Virtual Desktops Infrastructure (VDI) is the one of the hottest trends in the enterprise computing space.
By replacing physical machines with virtual desktops, you greatly reduce maintenance costs and security risks, while also extending the useful life of existing hardware and enabling employees to access their workplace desktop from home or from any device. And in the event that a laptop is stolen, a Virtual Desktop will help ensure that no critical data is lost or leaked. And finally, a Virtualized Desktop Infrastructure can help lower the increasingly costly electric bills associated with running computers.
Unfortunately, VDI is only accessible to larger companies with large IT budgets. The costs associated with network infrastructure, server hardware, and licensing are still too high for budget-sensitive businesses. But these costs will surely drop in the future.
Of course, we all know what the solution is. The market is currently waiting for the introduction of cost-effective cloud-based Virtual Desktop Infrastructure services to emerge. Although a few managed service providers have begun offering VDI, the costs can still be significant due to the same infrastructure and licensing challenges that made it expensive to implement in-house.
However, another important trend has emerged within the past few years which may effectively cut down cost-effective cloud VDI before it ever gets a chance to take off.
Mobile computing and tablets have taken off in popularity in recent years. And – on a lesser note – so has the popularity of Linux. It’s expected that 5% of all PCs sold will ship with Linux within the next year, and this doesn’t include the millions of Linux-based consumer electronics sold every year. So now, we’re seeing the emergence of mobile workers wanting to access their data on Android, Windows, Mac, Linux, and other operating systems.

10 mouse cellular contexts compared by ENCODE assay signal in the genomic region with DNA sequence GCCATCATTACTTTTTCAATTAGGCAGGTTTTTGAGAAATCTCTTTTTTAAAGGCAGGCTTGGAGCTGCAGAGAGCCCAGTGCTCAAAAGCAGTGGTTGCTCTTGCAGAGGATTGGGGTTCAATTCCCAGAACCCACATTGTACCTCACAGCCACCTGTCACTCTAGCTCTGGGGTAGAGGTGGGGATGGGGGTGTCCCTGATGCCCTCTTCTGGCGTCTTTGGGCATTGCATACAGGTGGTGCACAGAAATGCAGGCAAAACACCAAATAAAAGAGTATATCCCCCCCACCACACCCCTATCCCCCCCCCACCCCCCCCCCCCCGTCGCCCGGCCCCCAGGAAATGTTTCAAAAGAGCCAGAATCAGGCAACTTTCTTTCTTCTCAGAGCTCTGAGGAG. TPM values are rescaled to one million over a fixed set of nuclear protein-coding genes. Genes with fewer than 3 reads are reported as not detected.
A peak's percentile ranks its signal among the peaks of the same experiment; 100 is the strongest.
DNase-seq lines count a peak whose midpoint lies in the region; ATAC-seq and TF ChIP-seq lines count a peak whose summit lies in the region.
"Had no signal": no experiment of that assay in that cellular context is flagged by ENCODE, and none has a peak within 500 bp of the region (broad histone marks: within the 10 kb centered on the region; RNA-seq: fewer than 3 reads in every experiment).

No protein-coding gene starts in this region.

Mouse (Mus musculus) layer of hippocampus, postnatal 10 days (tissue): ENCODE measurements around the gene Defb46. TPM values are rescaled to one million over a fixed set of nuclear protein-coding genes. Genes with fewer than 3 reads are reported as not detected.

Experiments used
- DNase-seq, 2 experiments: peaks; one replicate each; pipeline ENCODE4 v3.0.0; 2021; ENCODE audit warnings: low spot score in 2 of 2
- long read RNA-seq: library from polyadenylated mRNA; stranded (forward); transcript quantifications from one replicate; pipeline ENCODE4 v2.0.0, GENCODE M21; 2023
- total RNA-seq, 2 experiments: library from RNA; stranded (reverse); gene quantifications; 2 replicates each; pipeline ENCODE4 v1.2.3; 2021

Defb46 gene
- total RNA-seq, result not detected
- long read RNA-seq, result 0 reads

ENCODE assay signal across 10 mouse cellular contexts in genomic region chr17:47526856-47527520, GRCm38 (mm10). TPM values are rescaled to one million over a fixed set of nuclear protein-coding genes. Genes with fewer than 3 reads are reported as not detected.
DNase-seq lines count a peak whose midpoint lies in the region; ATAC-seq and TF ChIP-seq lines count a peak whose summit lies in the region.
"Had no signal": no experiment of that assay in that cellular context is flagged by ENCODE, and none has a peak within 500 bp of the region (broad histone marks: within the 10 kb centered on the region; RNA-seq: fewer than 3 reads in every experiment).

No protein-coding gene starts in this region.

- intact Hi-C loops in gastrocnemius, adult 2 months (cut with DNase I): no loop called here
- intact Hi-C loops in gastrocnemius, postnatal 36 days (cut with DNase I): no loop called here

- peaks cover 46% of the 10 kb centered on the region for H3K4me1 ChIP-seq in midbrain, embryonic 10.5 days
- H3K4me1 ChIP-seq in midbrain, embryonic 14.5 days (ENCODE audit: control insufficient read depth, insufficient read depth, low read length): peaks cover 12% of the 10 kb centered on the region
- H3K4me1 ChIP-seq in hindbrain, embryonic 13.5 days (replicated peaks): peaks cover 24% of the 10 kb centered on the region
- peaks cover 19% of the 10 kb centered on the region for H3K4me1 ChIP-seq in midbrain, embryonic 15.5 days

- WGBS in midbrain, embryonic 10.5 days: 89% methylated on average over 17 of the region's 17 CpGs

As a result, demand for platform-independence has emerged as consumers and workers are increasingly become accustomed to web-based interfaces which can access and manipulate their information from any location.
- Project Management
- Databases and Software Development
- Word Processing
- Photo Editing
- Video Editing
All of these are examples of applications which used to run as installed desktop applications, but now also offer an in-browser web-based option.
Although the quality of these applications can’t yet match the performance and functionality of the established software leaders, developers are hard at work in a race to catch up. And as Internet bandwidth becomes more accessible and RAM continues to become cheaper, we’ll begin to see web-based apps overtake installed software.
In addition to this, these cloud-based applications will benefit from added functionality which can only exist in a cloud-based delivery model.
And I’m not the only one that thinks this Microsoft is currently moving in this direction with Office 365. And in the future, most custom business applications will be designed with web-based interfaces in mind.
So this brings up an interesting question. Once employees can access all proprietary systems, collaboration and communication systems, and productivity applications through a web-based interface, what else would you need a Virtual Desktop for? It really doesn’t leave much else.